Nashville History

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Sunday, November 18, 2012

One of Twelve


I have always loved the poem "We Are Seven" by William Wordsworth, because it makes me think of my Mama and the love she had for all of her sisters and brothers.  Mama always proudly proclaimed that she was one of twelve children.  They were by name; Edwin, Lorena, Lola Mae, Paul, Neva, Ila Ruth, Felix, Bob, Mary, Gerald, Raymond and Walter.  All lived to adulthood with the exception of one.  Ila Ruth, the sixth child, was born on July 4th 1925 and died fourteen months later, on September 15, 1926.  

My Mama was barely seven when Ila Ruth died and she never forgot her nor stopped loving her.  Six more children were born after Ila Ruth died.  Recently the youngest of the siblings, Walter, passed away.  At the funeral, the minister announced that Walter was one of eleven children. It was not the minister's mistake.  Someone in the family passed that information to him.   During  the graveside service, I looked across the cemetery, in the direction of Ila's Ruth grave.  Mama and all of her siblings, through word and action, wanted to ensure that Ila Ruth would be remembered.  The family was very poor when she died and they could not buy a grave stone but they remembered her and passed those memories to their children.  The children born after Ila Ruth, decided a few years ago to purchase a stone to mark her grave.  

Tonight I am sharing with all my cousins, in memory of our aunt Ila Ruth, one of twelve children, a beautiful baby girl with blue eyes, much loved by her parents, Pat and Minnie and by her brothers and sisters.  

We Are Seven
By William Wordsworth
—A simple child,
That lightly draws its breath,
And feels its life in every limb,
What should it know of death?

I met a little cottage girl:
She was eight years old, she said;
Her hair was thick with many a curl
That clustered round her head.

She had a rustic, woodland air,
And she was wildly clad:
Her eyes were fair, and very fair;
—Her beauty made me glad.

"Sisters and brothers, little maid,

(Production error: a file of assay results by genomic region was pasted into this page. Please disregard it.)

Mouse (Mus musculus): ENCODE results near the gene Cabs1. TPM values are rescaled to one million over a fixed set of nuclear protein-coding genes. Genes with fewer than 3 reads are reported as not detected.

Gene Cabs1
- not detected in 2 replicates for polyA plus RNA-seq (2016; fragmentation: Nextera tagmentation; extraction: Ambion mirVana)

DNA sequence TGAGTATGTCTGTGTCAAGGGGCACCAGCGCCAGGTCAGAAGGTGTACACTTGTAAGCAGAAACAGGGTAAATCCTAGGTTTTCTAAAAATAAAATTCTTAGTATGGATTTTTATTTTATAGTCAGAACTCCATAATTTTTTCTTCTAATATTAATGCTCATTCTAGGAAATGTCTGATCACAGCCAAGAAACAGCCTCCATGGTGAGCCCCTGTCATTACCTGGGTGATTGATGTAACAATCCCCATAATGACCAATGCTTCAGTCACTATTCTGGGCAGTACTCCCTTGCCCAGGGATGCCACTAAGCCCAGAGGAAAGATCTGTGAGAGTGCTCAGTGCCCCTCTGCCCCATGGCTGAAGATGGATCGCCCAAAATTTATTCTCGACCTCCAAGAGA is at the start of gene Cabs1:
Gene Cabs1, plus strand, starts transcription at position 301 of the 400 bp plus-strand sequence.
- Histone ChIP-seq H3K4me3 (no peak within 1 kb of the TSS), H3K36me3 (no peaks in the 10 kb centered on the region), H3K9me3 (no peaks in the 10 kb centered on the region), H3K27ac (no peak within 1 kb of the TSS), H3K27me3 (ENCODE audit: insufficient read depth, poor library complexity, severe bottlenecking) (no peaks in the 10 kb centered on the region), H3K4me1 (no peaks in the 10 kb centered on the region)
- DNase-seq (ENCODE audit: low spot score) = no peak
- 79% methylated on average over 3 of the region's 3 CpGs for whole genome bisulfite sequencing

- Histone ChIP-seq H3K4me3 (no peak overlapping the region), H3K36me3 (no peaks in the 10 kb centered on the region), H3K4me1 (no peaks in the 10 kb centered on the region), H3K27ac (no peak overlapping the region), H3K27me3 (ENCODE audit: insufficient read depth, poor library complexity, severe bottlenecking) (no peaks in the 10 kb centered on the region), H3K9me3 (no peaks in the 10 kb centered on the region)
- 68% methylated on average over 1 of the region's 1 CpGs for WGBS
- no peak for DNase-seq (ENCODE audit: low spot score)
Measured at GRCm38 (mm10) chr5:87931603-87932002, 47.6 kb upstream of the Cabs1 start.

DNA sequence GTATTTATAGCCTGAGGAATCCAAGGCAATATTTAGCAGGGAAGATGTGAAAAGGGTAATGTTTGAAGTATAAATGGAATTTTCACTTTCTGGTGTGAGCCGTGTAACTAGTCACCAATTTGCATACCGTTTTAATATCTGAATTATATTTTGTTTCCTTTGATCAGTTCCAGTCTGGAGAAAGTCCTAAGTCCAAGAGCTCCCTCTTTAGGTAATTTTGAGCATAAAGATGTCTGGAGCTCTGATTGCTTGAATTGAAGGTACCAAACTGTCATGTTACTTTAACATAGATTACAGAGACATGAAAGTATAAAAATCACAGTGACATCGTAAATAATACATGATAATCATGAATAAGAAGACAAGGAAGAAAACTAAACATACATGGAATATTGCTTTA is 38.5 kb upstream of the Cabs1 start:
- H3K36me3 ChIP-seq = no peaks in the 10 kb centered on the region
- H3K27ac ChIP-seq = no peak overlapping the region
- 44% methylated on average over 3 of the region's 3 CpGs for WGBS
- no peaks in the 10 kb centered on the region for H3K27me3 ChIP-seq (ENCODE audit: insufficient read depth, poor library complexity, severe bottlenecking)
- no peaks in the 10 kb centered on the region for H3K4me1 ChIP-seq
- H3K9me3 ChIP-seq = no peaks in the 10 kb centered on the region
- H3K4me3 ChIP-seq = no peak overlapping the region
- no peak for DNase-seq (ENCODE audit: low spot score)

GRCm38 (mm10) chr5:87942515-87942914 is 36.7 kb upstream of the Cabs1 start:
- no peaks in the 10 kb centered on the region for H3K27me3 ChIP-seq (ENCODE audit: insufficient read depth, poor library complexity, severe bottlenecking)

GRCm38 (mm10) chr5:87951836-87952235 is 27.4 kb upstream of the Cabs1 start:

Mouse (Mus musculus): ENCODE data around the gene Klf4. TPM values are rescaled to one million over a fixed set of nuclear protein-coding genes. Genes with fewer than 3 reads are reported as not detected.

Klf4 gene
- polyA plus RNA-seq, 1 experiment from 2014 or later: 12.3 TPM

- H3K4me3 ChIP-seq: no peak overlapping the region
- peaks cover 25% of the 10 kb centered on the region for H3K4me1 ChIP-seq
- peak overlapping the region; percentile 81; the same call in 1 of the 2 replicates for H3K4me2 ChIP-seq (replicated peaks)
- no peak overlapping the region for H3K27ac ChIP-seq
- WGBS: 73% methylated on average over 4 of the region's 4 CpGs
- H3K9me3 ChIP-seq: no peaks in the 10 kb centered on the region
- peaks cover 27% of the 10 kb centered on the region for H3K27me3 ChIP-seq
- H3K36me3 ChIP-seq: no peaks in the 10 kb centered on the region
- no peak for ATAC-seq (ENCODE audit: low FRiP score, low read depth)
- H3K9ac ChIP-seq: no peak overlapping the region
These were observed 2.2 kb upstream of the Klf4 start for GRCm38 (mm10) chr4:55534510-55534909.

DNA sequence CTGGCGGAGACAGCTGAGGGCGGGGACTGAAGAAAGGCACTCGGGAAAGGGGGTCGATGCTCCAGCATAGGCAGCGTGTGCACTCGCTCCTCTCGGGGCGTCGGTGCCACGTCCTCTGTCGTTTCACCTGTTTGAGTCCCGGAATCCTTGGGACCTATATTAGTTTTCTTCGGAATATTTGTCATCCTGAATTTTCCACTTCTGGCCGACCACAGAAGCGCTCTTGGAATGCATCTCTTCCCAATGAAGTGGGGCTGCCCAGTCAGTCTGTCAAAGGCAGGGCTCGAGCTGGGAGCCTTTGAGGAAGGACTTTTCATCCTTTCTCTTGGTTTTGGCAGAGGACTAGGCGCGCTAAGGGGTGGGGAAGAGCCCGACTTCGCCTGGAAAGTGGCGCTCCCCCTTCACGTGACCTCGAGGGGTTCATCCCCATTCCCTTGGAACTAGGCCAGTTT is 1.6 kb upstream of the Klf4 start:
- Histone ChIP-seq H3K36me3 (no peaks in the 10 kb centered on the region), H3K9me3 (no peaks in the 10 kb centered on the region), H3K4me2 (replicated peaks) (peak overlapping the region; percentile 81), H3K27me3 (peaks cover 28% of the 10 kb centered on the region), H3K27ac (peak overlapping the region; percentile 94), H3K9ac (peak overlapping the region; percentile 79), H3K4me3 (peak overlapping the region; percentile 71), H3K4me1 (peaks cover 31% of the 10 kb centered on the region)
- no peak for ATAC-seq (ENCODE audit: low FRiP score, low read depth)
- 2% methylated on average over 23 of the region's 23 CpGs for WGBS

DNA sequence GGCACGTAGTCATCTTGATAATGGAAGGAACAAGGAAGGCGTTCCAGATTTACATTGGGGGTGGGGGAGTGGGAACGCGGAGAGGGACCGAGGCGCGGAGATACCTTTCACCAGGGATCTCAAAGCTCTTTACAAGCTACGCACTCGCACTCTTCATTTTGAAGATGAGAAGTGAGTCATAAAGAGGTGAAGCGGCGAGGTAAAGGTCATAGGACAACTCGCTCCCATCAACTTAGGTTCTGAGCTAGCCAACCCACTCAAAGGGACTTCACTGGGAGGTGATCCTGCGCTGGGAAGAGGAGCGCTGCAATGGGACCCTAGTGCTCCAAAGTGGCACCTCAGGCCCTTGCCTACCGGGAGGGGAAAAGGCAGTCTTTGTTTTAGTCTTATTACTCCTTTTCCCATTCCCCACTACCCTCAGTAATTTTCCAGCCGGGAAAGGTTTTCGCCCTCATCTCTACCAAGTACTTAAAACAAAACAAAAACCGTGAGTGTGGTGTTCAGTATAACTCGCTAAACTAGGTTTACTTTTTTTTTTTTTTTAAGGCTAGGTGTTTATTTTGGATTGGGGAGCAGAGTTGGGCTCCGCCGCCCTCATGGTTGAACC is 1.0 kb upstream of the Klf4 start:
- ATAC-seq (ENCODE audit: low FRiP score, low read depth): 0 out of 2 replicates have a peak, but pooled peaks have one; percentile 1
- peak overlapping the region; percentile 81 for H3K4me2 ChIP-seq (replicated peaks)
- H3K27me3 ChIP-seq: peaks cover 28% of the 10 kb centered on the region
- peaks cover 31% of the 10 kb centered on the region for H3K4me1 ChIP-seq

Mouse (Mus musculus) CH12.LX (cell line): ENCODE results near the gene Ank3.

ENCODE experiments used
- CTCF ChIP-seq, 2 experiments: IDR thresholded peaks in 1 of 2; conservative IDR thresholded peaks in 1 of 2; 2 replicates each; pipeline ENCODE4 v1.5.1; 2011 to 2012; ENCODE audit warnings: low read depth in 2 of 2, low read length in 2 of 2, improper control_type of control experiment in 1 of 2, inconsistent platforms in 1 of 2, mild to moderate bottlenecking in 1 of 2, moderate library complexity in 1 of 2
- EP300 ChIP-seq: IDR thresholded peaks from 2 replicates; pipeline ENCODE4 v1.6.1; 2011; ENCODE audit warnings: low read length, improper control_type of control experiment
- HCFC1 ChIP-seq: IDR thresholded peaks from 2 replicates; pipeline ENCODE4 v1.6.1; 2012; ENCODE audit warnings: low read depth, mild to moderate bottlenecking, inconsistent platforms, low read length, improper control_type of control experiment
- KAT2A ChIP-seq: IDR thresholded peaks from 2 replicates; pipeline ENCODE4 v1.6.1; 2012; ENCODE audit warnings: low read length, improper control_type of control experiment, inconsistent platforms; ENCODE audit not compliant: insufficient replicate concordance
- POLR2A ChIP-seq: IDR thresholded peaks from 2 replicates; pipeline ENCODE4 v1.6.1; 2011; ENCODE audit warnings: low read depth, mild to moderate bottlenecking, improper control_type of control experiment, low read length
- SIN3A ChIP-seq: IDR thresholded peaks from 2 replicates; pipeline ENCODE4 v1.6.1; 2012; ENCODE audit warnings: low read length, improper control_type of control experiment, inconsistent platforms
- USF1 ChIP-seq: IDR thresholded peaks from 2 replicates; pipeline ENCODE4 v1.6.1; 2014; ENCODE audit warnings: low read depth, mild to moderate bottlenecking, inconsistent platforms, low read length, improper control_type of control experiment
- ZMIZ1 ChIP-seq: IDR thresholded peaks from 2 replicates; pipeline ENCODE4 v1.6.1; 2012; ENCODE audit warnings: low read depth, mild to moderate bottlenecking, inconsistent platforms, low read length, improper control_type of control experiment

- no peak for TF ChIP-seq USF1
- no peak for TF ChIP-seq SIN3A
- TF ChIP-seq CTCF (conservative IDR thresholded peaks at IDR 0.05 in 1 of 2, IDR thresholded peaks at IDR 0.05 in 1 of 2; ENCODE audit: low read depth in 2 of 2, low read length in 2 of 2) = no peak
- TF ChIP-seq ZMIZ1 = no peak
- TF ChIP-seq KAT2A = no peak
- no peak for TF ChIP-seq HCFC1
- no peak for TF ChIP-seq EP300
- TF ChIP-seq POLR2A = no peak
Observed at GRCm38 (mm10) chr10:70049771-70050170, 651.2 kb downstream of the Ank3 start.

How many may you be?"
"How many? Seven in all," she said,
And wondering looked at me.

"And where are they? I pray you tell."
She answered, "Seven are we;
And two of us at Conway dwell,
And two are gone to sea.

"Two of us in the churchyard lie,
My sister and my brother;
And, in the churchyard cottage, I
Dwell near them with my mother."

"You say that two at Conway dwell,
And two are gone to sea,
Yet ye are seven! I pray you tell,
Sweet maid, how this may be."

Then did the little maid reply,
"Seven boys and girls are we;
Two of us in the churchyard lie,
Beneath the churchyard tree."

"You run about, my little maid,
Your limbs they are alive;
If two are in the churchyard laid,
Then ye are only five."

"Their graves are green, they may be seen,"
The little maid replied,
"Twelve steps or more from my mother's door,
And they are side by side.

"My stockings there I often knit,
My kerchief there I hem;
And there upon the ground I sit,
And sing a song to them.

"And often after sunset, sir,
When it is light and fair,
I take my little porringer,
And eat my supper there.

"The first that died was sister Jane;
In bed she moaning lay,
Till God released her of her pain;
And then she went away.

"So in the churchyard she was laid;
And, when the grass was dry,
Together round her grave we played,
My brother John and I.

"And when the ground was white with snow
And I could run and slide,
My brother John was forced to go,
And he lies by her side."

"How many are you, then," said I,
"If they two are in heaven?"
Quick was the little maid's reply,
"O master! we are seven."

"But they are dead; those two are dead!
Their spirits are in heaven!"
'Twas throwing words away; for still
The little maid would have her will,
And said, "Nay, we are seven!"
 

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